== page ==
In 1946, when I got out of the Army, I joined Herbie Fields’ band—which had Neal Hefti on trumpet and Manny Albam on baritone—guys who went on to become great arrangers. One day I ran into trombonist Kai Winding. He said he wasn’t going back to Stan Kenton’s band. So I wrote Stan about joining. Stan wired me to come out to California.
I joined Kenton in September 1947. It was my first trip to California. But as soon as I got out there, I hated it and wanted to return to New York. The whole scene wasn’t real. Shorty was already there and wanted me to stay at his house while I worked off my union card.
Back then, the union wouldn't let you play in clubs for six months right after you got to California. The rule kept new guys from coming in and taking away other guys' jobs. Joining nationally touring bands was different. So you'd usually join a band and wait six months before gigging locally.
But I just wanted to get out of there. I went out on tour with Kenton, who was heading for New York. Pete Rugolo was arranging for the band then. He'd rehearse us for hours before Stan would come in to join us. The beautiful thing about Pete is he knew how to arrange for trombones and all of the instruments. He knew how the trombone worked and where the best positions were. Those charts were still hard to read, but we made it.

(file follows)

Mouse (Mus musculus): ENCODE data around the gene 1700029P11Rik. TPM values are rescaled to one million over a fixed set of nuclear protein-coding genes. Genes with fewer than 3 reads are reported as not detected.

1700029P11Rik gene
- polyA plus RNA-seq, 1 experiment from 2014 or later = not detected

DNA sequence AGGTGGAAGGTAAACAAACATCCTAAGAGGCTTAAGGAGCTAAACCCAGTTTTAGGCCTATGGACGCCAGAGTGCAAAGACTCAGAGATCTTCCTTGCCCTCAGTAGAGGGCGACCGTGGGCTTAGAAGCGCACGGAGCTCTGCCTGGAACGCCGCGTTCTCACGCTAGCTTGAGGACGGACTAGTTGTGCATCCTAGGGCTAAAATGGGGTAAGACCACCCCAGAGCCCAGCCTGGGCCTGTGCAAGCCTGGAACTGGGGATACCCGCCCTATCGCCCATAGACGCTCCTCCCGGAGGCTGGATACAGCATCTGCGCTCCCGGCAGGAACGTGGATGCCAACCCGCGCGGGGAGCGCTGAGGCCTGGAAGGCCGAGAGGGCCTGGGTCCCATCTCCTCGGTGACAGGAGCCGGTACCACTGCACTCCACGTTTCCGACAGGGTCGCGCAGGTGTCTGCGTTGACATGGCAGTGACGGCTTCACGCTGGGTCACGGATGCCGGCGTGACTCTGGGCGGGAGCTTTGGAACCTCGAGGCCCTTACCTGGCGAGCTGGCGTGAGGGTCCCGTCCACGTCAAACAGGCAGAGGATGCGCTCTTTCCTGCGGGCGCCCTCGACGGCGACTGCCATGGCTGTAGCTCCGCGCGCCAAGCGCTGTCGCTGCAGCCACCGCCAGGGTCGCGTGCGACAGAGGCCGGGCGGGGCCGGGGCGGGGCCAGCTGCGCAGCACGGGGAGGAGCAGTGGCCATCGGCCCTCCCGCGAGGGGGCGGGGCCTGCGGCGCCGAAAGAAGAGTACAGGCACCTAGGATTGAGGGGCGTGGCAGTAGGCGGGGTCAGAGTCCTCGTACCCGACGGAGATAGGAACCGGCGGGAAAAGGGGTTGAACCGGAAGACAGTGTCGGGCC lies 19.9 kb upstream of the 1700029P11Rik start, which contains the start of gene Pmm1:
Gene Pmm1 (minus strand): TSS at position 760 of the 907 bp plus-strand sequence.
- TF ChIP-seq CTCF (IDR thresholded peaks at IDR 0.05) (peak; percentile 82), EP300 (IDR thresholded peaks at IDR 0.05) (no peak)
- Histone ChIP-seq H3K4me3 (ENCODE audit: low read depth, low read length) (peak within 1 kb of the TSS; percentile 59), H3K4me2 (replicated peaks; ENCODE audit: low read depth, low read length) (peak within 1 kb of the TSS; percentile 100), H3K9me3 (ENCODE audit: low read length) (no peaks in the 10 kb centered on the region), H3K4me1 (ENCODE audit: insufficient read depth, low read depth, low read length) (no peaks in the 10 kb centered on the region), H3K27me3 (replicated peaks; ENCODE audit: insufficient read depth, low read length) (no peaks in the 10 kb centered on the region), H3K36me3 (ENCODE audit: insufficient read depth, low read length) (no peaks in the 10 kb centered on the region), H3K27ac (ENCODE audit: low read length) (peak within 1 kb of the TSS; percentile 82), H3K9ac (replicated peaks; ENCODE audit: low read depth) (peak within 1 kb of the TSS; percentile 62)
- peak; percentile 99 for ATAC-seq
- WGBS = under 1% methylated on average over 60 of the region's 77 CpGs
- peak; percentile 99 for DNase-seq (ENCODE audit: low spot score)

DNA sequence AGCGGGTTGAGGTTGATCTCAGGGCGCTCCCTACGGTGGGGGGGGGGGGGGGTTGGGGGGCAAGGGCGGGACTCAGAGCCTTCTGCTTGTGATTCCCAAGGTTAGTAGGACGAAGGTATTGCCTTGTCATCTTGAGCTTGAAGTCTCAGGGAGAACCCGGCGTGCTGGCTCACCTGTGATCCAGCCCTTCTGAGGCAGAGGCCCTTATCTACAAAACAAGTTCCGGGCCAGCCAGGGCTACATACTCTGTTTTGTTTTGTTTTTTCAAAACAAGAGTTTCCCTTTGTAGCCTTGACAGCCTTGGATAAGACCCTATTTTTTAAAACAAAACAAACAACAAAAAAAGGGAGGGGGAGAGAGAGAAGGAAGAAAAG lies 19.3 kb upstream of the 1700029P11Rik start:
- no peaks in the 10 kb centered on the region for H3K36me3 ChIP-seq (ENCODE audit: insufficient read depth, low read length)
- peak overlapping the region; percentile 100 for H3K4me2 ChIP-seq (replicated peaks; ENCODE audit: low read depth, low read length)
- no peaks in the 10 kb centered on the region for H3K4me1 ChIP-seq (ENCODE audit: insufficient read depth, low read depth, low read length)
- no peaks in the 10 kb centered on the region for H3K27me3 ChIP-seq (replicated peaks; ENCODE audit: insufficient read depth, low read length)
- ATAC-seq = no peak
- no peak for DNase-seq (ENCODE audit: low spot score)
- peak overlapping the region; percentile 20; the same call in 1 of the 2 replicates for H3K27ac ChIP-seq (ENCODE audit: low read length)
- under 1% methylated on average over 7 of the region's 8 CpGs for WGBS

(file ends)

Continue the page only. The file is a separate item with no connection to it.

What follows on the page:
Stan was pretty rigid about what he wanted out of the band. On the tour, we played at the Mankato Ballroom in Mankato, Minnesota. Usually, the band was spread out to look like a bigger act. But the stage at the ballroom was small, so we were virtually touching elbows. Being close together, the band's energy level was very high, and we started to swing. Stan stopped the band and said, 'This isn’t Basie. This is Stan Kenton.' Stan didn't know anything about swing. He had a very special sound that he wanted.